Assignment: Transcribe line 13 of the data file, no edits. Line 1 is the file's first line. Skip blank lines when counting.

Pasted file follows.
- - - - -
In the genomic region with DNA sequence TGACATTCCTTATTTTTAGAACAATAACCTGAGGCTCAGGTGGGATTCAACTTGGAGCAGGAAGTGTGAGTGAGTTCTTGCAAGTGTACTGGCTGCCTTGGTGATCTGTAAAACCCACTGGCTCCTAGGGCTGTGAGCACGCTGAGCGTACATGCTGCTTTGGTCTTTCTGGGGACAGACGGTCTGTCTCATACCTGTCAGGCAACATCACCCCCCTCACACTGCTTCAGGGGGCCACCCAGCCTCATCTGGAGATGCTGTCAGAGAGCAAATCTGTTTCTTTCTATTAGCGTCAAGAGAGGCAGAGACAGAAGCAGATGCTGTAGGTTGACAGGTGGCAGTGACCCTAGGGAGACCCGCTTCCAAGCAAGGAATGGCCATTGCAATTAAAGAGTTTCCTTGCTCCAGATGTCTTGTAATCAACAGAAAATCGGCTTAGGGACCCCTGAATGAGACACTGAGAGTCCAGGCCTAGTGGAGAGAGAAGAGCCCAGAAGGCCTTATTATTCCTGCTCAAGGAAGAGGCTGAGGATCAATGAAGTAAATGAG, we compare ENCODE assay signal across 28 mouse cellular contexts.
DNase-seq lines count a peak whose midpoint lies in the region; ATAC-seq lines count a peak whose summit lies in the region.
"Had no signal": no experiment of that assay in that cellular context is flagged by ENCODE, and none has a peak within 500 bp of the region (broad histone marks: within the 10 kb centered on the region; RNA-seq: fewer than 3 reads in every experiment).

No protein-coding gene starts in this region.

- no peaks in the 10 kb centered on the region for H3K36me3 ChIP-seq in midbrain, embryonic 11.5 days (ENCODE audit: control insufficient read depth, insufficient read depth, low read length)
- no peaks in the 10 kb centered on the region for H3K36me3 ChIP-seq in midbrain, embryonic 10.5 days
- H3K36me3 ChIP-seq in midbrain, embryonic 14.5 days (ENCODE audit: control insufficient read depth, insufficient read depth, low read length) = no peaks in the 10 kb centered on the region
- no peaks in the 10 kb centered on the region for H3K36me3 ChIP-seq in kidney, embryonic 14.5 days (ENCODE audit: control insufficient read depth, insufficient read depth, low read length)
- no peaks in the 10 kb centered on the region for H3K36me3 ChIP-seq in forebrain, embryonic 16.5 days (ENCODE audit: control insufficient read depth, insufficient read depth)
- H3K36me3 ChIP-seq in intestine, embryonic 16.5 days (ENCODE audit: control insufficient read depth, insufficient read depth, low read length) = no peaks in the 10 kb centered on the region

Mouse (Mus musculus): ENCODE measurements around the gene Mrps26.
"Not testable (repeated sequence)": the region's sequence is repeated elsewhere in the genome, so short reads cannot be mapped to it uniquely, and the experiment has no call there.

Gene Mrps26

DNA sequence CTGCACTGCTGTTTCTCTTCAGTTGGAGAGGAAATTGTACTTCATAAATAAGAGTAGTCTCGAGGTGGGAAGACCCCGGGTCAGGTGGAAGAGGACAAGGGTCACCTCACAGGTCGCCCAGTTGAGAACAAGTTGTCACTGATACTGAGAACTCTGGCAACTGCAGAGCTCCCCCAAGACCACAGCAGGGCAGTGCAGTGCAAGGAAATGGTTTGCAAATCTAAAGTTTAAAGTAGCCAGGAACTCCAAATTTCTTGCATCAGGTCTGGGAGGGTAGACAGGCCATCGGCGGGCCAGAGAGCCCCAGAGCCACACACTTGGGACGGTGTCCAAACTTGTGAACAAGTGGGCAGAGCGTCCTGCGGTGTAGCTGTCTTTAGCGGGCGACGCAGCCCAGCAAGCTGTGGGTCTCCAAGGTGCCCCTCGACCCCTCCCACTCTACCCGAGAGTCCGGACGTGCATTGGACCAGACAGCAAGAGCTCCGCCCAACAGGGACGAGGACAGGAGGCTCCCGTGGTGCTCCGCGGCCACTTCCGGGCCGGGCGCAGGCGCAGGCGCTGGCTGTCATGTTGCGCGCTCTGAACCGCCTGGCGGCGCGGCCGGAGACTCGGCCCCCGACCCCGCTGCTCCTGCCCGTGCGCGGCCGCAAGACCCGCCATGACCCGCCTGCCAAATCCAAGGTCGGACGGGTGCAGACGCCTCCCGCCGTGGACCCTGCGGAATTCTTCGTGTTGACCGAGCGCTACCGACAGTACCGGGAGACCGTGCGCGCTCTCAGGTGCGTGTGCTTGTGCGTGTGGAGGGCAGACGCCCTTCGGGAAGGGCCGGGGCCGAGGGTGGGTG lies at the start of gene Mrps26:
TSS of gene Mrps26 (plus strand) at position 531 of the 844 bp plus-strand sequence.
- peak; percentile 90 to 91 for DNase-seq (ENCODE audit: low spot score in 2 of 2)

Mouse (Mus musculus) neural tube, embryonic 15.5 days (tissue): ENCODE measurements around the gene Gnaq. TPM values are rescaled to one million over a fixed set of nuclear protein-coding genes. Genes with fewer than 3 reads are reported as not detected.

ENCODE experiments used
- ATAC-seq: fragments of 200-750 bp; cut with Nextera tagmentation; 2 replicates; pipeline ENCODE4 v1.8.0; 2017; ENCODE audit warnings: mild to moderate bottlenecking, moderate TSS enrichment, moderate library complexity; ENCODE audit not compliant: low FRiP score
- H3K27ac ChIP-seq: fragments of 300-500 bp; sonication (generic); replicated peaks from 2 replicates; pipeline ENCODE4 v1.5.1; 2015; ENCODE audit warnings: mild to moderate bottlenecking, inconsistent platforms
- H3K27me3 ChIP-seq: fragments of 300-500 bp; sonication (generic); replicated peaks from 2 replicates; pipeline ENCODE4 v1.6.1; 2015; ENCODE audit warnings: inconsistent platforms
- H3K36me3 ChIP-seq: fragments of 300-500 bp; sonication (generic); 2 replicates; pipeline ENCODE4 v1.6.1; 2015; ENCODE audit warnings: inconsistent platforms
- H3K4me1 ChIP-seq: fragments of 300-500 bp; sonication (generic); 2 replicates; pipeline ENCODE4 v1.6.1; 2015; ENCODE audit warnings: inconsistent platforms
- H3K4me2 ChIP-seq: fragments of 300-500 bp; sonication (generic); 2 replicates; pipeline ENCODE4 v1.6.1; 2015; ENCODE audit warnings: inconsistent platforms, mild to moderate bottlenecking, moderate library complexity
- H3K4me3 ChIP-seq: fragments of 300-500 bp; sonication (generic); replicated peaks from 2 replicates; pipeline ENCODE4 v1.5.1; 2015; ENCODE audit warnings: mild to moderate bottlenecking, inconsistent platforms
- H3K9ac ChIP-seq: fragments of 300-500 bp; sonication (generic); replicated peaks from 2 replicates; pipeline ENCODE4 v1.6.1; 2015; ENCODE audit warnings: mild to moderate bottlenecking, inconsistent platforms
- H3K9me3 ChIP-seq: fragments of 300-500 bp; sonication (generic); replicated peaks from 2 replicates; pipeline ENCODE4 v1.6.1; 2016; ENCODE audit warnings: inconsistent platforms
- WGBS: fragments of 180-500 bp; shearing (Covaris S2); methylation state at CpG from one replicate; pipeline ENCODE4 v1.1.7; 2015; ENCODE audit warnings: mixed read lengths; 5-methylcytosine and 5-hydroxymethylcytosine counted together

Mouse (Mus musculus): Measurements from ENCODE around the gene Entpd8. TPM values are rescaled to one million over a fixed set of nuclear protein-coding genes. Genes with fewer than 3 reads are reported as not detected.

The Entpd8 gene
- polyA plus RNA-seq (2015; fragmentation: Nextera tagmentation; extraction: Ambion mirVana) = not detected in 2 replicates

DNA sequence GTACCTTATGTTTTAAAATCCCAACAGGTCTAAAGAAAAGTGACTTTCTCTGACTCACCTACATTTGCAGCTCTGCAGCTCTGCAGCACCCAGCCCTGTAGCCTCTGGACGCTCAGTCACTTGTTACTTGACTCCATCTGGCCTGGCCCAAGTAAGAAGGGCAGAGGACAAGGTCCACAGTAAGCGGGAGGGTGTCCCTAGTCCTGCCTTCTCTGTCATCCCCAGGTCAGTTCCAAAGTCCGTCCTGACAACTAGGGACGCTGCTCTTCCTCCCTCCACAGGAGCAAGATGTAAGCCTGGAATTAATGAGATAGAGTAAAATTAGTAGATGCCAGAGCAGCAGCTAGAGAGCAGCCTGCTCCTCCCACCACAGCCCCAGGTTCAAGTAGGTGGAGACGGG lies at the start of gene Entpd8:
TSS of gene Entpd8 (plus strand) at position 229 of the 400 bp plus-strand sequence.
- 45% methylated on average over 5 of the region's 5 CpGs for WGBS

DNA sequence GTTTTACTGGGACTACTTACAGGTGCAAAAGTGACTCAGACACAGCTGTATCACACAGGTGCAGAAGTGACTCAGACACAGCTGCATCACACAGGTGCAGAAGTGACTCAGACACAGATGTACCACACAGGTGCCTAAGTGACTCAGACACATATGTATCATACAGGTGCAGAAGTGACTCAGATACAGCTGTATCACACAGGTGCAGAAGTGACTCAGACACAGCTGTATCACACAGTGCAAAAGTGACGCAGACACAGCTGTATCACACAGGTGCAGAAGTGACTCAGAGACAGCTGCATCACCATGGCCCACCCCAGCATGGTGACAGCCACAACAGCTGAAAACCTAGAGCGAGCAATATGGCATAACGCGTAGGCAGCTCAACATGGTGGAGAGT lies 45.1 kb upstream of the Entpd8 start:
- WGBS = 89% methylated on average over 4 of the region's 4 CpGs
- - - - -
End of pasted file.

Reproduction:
Gene Mrps26